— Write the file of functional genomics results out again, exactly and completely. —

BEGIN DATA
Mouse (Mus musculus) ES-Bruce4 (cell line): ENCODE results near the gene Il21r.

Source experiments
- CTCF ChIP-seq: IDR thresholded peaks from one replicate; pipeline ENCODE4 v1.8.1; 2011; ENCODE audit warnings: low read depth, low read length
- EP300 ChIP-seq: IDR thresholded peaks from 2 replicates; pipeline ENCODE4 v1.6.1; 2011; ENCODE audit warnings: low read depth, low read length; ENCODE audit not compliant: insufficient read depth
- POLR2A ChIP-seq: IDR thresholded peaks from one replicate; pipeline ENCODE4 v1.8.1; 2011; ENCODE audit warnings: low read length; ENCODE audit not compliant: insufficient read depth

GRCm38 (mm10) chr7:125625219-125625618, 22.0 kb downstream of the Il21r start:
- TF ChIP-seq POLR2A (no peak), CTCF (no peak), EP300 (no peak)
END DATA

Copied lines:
Mouse (Mus musculus) ES-Bruce4 (cell line): ENCODE results near the gene Il21r.

Source experiments
- CTCF ChIP-seq: IDR thresholded peaks from one replicate; pipeline ENCODE4 v1.8.1; 2011; ENCODE audit warnings: low read depth, low read length
- EP300 ChIP-seq: IDR thresholded peaks from 2 replicates; pipeline ENCODE4 v1.6.1; 2011; ENCODE audit warnings: low read depth, low read length; ENCODE audit not compliant: insufficient read depth
- POLR2A ChIP-seq: IDR thresholded peaks from one replicate; pipeline ENCODE4 v1.8.1; 2011; ENCODE audit warnings: low read length; ENCODE audit not compliant: insufficient read depth

GRCm38 (mm10) chr7:125625219-125625618, 22.0 kb downstream of the Il21r start:
- TF ChIP-seq POLR2A (no peak), CTCF (no peak), EP300 (no peak)